When trusts in international financial centres are established, settlors will inevitably require a certain level of comfort by ensuring that certain critical powers are reserved by themselves or are granted to others such as protectors. The British Virgin Islands was the first jurisdiction to introduce legislative provisions expressly permitting this and these legislative provisions were contained in section 86 of the Trustee Act which came into force on 1 November 1993. Since then, numerous competitor jurisdictions had introduced legislation in relation to reserved powers and inevitably, given the passage of time, such legislation tended to be somewhat more comprehensive and rather clearer than that which was contained in section 86. The new version of section 86 of the Trustee Act was prepared after analysing the laws of the British Virgin Islands' competitors and reflects the best features of their legislation, omitting those of their ingredients which are regarded as potentially problematic.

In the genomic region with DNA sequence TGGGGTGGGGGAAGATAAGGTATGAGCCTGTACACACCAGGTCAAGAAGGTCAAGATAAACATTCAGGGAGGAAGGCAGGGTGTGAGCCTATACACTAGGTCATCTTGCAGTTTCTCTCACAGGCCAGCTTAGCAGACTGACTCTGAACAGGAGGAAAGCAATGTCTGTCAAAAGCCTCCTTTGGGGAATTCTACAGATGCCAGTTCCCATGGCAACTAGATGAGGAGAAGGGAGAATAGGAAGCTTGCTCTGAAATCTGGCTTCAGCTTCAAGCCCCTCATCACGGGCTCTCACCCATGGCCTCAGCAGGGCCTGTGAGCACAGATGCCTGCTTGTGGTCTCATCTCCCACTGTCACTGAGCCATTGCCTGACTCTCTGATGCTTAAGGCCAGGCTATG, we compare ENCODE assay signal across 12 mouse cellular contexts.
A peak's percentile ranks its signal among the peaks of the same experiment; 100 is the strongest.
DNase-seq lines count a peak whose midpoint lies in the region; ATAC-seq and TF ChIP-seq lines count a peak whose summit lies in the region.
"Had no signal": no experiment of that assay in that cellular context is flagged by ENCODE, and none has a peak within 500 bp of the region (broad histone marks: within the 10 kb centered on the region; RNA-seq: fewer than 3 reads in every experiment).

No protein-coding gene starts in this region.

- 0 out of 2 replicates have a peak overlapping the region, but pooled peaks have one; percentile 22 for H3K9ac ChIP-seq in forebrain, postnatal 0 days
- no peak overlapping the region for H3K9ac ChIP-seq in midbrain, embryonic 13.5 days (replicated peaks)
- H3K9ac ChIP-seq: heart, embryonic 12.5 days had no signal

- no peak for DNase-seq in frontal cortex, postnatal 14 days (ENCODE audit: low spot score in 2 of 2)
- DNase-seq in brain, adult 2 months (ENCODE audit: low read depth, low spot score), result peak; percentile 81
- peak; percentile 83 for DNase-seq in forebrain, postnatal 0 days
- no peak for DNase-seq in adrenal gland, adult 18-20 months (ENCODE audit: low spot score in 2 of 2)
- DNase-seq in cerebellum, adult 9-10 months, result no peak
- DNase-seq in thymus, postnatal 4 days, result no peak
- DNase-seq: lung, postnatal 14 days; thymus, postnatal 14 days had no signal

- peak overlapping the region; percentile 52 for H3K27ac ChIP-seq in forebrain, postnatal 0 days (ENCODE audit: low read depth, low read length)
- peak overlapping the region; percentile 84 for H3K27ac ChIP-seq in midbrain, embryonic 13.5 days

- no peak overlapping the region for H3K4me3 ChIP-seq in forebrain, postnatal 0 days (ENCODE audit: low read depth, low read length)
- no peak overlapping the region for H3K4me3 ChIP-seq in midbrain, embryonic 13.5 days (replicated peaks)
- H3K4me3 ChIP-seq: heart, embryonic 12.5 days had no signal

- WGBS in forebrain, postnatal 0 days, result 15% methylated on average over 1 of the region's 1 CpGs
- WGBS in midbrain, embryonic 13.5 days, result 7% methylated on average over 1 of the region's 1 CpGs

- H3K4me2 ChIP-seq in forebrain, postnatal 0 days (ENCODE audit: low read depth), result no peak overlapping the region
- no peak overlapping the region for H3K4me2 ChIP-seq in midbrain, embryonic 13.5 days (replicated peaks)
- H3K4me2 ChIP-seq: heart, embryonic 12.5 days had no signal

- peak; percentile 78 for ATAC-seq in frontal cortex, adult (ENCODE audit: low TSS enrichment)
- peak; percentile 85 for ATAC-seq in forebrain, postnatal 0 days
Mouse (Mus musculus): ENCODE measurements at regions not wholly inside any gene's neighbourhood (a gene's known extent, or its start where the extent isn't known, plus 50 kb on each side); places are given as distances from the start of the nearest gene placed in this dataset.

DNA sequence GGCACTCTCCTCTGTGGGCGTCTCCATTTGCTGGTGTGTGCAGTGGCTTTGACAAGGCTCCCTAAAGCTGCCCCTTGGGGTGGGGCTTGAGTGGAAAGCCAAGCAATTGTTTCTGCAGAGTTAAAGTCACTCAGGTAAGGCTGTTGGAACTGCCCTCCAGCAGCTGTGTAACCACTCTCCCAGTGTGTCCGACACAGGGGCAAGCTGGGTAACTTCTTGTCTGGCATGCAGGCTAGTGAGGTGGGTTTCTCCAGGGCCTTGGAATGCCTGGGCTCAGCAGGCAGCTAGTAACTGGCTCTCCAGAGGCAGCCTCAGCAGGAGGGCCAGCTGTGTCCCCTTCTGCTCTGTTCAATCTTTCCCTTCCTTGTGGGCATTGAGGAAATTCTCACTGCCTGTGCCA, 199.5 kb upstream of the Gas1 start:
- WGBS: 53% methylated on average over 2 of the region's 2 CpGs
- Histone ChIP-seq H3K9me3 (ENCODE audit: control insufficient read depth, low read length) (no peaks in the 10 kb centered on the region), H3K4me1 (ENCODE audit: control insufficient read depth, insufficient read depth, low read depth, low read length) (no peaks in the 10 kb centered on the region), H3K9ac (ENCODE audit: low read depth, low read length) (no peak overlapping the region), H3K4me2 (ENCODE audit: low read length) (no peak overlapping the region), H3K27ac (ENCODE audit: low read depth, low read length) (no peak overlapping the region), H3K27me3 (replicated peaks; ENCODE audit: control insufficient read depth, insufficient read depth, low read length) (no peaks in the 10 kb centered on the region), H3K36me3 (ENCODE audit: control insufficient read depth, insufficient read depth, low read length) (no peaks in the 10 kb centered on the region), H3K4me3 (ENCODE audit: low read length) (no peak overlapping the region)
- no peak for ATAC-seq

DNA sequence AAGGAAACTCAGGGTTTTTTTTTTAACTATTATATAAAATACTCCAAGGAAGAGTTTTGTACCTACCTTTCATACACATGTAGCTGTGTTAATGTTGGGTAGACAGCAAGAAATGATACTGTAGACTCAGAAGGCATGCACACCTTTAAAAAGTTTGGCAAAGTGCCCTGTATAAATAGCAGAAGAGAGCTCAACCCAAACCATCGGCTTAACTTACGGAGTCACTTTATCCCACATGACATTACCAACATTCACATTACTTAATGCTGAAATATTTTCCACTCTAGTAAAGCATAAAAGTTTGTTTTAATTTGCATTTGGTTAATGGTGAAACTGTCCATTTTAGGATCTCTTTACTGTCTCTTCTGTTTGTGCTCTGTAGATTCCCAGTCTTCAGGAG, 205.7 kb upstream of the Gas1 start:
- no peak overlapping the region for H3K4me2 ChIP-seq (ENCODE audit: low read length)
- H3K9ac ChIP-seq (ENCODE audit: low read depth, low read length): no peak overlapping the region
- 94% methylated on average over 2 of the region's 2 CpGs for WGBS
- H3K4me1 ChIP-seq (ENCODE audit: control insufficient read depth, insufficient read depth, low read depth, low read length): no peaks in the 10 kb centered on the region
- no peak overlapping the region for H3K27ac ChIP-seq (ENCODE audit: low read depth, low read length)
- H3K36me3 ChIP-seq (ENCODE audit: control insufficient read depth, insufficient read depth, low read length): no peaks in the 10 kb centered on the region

Read the full article published in Trusts & Trustees (Oxford University Press) here.
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